As a new writer, though, that shouldn’t be your focus. Unfortunately, until someone points it out to you, it’s not terribly easy to tell the difference between storytelling (with all its artistic flourishes) and just writing a story. These embellishments show up in new writers’ work, not because they’re trying to overstep their ability, but because it’s the sort of stuff they’ve seen in Lost and Memento and there’s this feeling that a good story has to look like this.

As a teacher, as a writing coach, I approach it the same way the renaissance masters approached their training. I separate artwork (the true expression of an individual’s unique vision) from craftsmanship (the mastery of skills and abilities necessary to express that vision). That’s the whole point of these two rules. That’s definitely the point of this post:

Learn to think of writing as your craft.

Think of writing as a set of skills and abilities you need to develop, not a finished product you need to create. Yes, you’ve seen works of art that included masterful touches of chronology or point of view. The first step to getting there yourself is learning how to dissect the things you’ve seen — to take apart the storytelling from the story, the content from the presentation — and then learn, one at a time, to do your best version of each of those things.

So, when it comes time for me to give advice to new writers, I like to recommend starting with the story. A good story will sell papers. Save the polish and shine for your master works. While you’re still getting started (or just for a change of pace, if you’ve been doing it for years), take a shot at simplifying your storytelling, and present a compelling tale as clearly as you can.

4 Responses to “Simplify Your Storytelling”

  1. Ok, I lied. I will leave you a comment. But I still want to figure out the OpenID thing.

    Anyway, this reminded me of reading the new Dune books by Brian Herbert & Kevin J. Anderson. I love those books, but one of my largest complaints is that it changes point of view over and over again. I like that it has several different plot points that coalesce together into a story that encompasses a large scope of topics and plot points, but they do it so frequently that you never get settled into the character or plot of the current scene. Just when it starts to get interesting they skip to the next one. It’s too complicated.

    This was one of the things I was impressed about concerning Ender’s Game by Orson Scott Card. The vast majority of it is from Ender’s point of view, with only a few spaced out asides to the actions of his siblings. I was impressed with how he draws you into the story so much that if your phone rings, it’s jarring. You have to realize after that split second of confusion that you are not living in that world, you are not Ender.

    There’s a strong case for simplicity. Thanks for making me think about it.

  2. Trish Pogue says:

    I agree with you so strongly on this point. I admit that I LOVE long winded novels that leave little to the imagination, i.e. Lord of the Rings trilogy. But I am fascinated by the novels that start off running and don’t stop till the last page. I hope more readers will begin to see the merit in simple storytelling.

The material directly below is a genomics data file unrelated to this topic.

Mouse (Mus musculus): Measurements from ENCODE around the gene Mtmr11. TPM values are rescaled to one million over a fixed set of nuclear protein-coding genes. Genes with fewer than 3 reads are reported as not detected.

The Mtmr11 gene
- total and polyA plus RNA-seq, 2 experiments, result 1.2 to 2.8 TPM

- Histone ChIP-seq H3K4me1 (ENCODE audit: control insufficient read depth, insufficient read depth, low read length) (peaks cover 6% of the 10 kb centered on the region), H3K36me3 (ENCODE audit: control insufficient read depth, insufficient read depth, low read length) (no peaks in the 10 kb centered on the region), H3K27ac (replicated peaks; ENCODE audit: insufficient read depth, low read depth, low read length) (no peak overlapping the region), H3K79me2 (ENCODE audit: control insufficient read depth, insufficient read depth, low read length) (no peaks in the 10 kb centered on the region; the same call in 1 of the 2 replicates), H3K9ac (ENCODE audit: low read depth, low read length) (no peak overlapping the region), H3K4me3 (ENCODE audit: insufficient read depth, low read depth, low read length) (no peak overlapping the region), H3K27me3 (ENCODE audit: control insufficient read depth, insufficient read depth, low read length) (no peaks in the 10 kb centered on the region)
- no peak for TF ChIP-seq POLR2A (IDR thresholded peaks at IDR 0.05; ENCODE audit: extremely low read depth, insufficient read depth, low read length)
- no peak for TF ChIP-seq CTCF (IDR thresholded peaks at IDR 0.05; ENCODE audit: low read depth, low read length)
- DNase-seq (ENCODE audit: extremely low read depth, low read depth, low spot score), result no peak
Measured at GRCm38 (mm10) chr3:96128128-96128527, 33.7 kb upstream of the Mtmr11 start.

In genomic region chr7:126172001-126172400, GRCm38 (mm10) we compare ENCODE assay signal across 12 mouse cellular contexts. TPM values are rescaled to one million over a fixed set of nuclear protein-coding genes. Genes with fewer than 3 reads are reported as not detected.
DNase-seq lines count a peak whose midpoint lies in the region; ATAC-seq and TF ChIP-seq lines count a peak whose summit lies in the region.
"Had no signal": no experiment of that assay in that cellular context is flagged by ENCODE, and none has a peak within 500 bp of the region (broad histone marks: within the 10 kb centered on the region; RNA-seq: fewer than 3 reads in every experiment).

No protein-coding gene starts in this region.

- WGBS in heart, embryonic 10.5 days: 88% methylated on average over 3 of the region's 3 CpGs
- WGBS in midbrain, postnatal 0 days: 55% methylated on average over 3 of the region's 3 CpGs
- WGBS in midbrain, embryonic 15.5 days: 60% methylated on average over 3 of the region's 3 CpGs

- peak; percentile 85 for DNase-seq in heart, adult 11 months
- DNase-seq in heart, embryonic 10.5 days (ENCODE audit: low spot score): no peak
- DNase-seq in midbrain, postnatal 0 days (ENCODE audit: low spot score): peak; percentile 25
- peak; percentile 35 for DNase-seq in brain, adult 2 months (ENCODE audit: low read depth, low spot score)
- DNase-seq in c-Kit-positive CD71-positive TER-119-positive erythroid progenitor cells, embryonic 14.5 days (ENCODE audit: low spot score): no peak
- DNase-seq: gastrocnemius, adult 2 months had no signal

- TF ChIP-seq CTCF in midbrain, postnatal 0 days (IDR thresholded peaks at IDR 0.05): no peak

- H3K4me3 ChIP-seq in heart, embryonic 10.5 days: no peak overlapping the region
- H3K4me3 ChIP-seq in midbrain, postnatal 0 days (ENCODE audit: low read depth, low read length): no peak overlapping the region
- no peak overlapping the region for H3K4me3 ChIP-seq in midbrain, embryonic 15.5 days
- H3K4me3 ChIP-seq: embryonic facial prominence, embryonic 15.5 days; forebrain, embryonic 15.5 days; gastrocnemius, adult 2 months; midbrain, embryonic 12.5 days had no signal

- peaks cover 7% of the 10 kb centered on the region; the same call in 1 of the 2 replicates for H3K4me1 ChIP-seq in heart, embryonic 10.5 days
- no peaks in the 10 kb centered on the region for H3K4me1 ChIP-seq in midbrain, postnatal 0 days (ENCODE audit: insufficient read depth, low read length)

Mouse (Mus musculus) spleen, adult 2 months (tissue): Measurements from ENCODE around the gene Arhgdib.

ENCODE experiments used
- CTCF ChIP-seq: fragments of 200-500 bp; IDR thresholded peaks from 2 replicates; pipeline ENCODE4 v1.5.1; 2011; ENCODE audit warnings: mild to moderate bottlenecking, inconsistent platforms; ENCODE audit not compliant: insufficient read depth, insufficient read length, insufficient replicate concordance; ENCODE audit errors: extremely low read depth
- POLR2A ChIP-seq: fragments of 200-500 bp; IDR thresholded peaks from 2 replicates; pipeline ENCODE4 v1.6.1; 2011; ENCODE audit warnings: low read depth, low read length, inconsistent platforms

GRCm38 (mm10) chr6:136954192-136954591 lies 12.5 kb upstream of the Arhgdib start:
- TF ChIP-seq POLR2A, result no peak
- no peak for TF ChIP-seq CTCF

3. Courtney says:

    Gah, Aaron. Do you have any idea how much this kind of challenge freaks me out?!?

    ;o) Of course, you do.

    A couple of recent reads that I think meet this challenge well: The Hunger Games and its sequel, Catching Fire, by Suzanne Collins. She breaks the simplicity rule by writing in first person singular present tense….but in spite of how that sounds, she tells a straightforward story that is incredibly vivid and easy to read. She got “highly recommend”s on my blog. ;o)

  4. Aaron Pogue says:

    (That first post is from my friend Carlos, who usually gets to have a name, but my failed attempt to implement easy OpenID login left him all scrambled in this case.)

    Actually, on that note, it’s been two weeks and we haven’t done a thing with the OpenID stuff. I’ll admit that I gave up on it when I realized success still wouldn’t be what I was actually hoping for. I basically wanted to make my site recognize Google Account cookies, so if you were logged into GMail, you’d also be logged in here (just like if you want to Google Docs or Picasa).

    Apparently to do that, I’d have to BE Google. And if that were an option, I wouldn’t be here talking to you guys, that’s for sure!

    Ahem. Anyway. I’ve certainly read novels where the dynamic point of view filled the experience with magic and wonder. Most of the time, though, they just annoy me. Even in the books I like, the perspective changes tend to be annoying.

    Thanks for your support! I mean that both in reference to your appreciation for this blog post, and for your feedback back when I took on this challenge myself. I don’t think I could have had the discipline to limit my writing that way without your encouragement and praise.

    You’re an amazing test reader! I should write a blog post all about you soon, but it would just make all the other writers jealous….

    First person is enough to worry me, and present tense is even worse, but all great art comes from people (who know what they’re doing) breaking the rules. I’ll have to check those two out.